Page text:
I’ve been thinking about “voice” lately – how you can’t fake it and you can’t find it when you don’t care about the thing you are writing. I’ve read a lot of student papers through the years that have no voice, or they have just bare glimmers of it, tiny voices scratching through dead writing, mostly unintentionally, when students least expect it.
Students have written for a grade for so long that it’s hard to figure out if their writing has ever had a voice, and even harder to identify what that voice “sounds” like, internally, in their own heads. I don’t think I can name what my voice sounds like either. But I know when my writing feels authentic, and when that happens, I’m pretty sure my “voice” is present. Authentic voice can’t happen when the writing you do is for someone else. Maybe someone else assigned the writing – but if you don’t find a way to make the assignment yours, voice won’t find its way in.
Maybe I think of voice as fresh air, trying to seep into a closed room. And maybe the fake, airless “school voice” students have learned through the years, roams around inside behind the sealed door, wary of any intruders.
Blogs as writing spaces for our cMOOC students could be one “intruder” in the closed room. In the self-assessments my students completed last week, several students mentioned that they were enjoying the more “casual” writing they were getting to do in their blogs.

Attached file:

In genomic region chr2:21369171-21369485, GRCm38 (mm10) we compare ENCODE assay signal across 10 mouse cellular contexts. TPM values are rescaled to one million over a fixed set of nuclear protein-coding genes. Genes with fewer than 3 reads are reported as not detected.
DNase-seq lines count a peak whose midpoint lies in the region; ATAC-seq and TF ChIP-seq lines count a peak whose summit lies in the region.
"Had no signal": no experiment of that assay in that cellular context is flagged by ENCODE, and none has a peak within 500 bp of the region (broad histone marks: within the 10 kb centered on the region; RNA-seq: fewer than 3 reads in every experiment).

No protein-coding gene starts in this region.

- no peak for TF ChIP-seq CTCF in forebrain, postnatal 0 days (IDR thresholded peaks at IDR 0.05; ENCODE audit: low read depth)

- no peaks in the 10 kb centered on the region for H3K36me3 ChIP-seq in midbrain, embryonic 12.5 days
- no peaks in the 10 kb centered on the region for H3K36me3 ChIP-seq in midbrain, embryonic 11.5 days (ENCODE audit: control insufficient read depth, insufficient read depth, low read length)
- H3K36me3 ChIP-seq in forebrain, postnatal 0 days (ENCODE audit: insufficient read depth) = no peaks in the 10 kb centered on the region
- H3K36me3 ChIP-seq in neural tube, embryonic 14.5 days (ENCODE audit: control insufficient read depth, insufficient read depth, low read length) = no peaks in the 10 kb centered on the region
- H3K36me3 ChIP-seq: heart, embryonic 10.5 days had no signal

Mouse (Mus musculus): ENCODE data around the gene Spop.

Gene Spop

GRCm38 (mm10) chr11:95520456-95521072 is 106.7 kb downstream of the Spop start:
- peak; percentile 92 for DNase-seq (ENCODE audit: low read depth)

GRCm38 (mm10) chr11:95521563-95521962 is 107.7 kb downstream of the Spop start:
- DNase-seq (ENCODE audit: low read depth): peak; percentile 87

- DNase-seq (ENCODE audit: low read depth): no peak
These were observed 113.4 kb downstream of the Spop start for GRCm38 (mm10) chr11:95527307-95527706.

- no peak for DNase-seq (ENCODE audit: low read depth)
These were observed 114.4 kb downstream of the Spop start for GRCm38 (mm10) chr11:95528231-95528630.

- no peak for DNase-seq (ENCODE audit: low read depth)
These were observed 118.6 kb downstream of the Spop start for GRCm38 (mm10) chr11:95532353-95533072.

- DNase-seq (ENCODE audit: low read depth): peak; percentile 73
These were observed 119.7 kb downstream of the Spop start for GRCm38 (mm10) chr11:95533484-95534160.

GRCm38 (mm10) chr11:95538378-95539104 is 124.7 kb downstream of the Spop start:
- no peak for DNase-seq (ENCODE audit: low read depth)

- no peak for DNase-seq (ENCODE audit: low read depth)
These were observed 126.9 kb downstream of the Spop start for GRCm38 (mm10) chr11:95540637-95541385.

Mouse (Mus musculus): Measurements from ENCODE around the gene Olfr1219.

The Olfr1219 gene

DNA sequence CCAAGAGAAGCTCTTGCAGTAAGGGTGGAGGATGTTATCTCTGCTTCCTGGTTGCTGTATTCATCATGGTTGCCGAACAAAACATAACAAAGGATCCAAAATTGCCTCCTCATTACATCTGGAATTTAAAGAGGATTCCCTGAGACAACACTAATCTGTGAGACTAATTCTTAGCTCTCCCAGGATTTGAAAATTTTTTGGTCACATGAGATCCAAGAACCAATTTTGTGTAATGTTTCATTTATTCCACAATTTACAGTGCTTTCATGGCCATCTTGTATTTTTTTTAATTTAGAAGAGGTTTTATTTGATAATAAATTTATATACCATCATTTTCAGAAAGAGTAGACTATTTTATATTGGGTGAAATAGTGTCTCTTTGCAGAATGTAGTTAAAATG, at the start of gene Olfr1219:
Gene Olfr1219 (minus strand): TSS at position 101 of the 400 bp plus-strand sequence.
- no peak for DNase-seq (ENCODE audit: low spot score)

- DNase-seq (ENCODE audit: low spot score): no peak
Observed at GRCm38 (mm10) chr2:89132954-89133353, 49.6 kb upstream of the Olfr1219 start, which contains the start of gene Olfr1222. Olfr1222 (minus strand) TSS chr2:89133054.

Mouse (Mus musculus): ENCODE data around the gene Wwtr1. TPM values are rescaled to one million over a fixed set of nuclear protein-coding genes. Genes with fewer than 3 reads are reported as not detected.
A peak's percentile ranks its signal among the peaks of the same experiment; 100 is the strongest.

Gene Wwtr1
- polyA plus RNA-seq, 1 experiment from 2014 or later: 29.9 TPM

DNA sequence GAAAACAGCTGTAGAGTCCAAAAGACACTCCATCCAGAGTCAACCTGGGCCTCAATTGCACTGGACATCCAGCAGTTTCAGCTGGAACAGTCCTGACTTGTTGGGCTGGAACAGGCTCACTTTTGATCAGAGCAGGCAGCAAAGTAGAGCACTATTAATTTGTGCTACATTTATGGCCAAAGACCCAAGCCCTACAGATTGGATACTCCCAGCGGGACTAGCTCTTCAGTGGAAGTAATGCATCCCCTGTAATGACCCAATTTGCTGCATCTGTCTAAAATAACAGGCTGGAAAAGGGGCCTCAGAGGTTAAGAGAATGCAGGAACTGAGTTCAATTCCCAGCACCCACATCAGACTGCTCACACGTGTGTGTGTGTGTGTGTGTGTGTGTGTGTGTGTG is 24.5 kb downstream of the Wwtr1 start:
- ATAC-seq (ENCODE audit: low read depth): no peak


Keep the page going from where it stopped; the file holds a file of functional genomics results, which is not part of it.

Enjoying. They said that word.
“Casual” made me think of dress codes: the ubiquitous “Casual Friday” — the day you go to work but don’t put on a suit. Is that what the blog space is for our students – the place for working in comfy clothes, the place that doesn’t demand a suit? I don’t know about you, but I think work and no suits go pretty well together.
Yet, I know that some educators would cringe when they hear students praise a course that allows “casual” writing. What if “casual” means “easy; or what if it means throwing grammatical rules to the wind; or maybe “casual” means lacking critical insight? What have we done in this cMOOC by “allowing” all this writing to happen so “casually?”
I don’t share these same fears because I haven’t seen large-scale poor writing and thinking in my students’ blogs. In fact, I have seen the opposite: blog posts that reflect a commitment to thinking; and emerging student voices that are genuine, authoritative, funny, earnest, and purposeful in tone.
I also don’t share these fears because I suspect students don’t have a name for what their own writing voices sound and feel like, and I wonder if “casual” is the best word they can find to describe it. If anything, their writing feels “casual” just because it’s so different from that stuffy “school voice” that has banged around inside the airless room for so many years.
My question, and one that Dr. C raised in the Google Hangout this week, is where does that “casual,” informal blog voice go, once students begin writing their Inquiry Project drafts? How formal do we want their voices to become in this final piece? We know that we want students to demonstrate a depth of research, and we know that we hope for authoritative student voices, but how can we encourage our students to cultivate their own voices, while at the same time, integrate the intellectual voices of their researchers?